Eh, maybe pop down to the local pub for a nice pint.


How to celebrate St. Patrick’s Day in Ireland:

Go to church.


Hence, this Aesthete will be spending the day, lifting a pint, reclining in a pew, and dream of smiling leprechauns dancing a jig in her head.

To You and Yours



Today’s Notable Aesthetic

•03/14/12 • 2 Comments


Dongen, Kees van (1877-1968) – 1919c. The Corn Poppy


Kees van Dongen, was a Dutch painter and one of the original members of the controversial Fauves (Wild Beasts). He gained a reputation for his sensuous, at times garish, portraits. But he knew what he wanted to capture in oils and upon finishing his studies at the Royal Academy of Fine Arts in Rotterdam in 1892, he frequented the Red Quarter seaport area, where he drew scenes of sailors and prostitutes.

In 1899 he went to Paris and began to exhibit, in among other venues, the notoriously scandalous 1905 exhibition Salon d’Automne, featuring the bright colors of Matisse and others, who were to become known as the Fauves for their irreverence against Impressionism. He was experimental in his work and his associations, being a member of the German Expressionists, part of an avant-garde wave of painters who had hopes of a renewal out of Neo-impressionism and, eventually, joined the circle of friends surrounding Pablo Picasso.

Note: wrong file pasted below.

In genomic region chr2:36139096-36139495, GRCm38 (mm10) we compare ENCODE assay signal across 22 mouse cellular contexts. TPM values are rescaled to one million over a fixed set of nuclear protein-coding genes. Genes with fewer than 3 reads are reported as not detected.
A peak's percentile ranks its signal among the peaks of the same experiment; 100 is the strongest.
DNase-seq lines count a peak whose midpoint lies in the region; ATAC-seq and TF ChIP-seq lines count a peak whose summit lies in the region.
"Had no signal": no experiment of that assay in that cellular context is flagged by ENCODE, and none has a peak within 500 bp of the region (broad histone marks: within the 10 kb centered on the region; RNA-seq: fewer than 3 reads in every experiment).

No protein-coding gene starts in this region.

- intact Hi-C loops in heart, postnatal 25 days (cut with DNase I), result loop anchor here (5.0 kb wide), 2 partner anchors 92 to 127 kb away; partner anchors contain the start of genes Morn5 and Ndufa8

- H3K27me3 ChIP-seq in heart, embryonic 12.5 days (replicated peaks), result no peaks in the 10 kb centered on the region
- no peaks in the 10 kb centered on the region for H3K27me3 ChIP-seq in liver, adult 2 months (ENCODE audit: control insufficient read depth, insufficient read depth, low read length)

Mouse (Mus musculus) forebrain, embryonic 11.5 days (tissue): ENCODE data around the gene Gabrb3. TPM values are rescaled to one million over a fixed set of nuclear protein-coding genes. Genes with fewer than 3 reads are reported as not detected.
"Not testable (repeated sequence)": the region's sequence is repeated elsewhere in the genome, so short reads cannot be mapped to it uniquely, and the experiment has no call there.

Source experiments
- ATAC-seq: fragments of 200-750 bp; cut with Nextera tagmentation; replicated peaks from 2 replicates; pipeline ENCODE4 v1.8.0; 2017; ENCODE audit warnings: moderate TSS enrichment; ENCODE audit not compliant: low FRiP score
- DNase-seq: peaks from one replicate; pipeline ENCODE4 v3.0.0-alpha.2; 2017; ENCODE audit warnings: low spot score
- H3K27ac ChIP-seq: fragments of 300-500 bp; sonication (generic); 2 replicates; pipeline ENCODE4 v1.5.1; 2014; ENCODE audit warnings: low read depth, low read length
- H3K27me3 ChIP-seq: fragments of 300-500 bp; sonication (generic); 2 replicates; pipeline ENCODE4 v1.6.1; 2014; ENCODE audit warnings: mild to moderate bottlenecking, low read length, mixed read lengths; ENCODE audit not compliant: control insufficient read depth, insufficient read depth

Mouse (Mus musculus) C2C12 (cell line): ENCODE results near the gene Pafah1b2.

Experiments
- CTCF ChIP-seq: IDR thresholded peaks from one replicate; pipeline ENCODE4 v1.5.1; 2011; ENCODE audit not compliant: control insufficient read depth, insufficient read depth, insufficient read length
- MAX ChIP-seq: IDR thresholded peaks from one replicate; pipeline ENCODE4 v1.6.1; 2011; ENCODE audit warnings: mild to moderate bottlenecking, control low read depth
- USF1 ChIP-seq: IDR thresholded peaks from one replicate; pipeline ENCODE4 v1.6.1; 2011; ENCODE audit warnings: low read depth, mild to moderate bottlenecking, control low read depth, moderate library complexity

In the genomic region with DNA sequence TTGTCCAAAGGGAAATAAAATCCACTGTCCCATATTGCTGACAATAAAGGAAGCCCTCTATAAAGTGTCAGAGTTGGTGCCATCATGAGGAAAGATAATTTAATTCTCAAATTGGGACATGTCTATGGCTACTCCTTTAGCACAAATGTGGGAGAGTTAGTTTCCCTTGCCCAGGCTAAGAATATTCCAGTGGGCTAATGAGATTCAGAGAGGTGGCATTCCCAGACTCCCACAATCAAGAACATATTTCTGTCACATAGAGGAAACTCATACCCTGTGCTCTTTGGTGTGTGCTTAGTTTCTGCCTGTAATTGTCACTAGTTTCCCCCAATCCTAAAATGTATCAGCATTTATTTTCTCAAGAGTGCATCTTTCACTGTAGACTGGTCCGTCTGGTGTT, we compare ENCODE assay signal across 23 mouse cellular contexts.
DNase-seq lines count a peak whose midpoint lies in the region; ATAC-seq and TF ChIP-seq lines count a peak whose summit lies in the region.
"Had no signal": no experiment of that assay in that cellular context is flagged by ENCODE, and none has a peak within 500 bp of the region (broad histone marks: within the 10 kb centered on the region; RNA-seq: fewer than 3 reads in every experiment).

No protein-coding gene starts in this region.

Under the influence of Jasmy Jacob, amongst others, Kees van Dongen developed the lush colors of his Fauvist style. This gained him a solid reputation with the French bourgeoisie. As a fashionable portraitist his subjects included Arletty, Leopold III of Belgium and Maurice Chevalier.

On his popularity as a portraitist of high society women, he cynically remarked, “The essential thing is to elongate the women and especially to make them slim. After that it just remains to enlarge their jewels. They are ravished.”

A remark so in keeping with another of his favored sayings,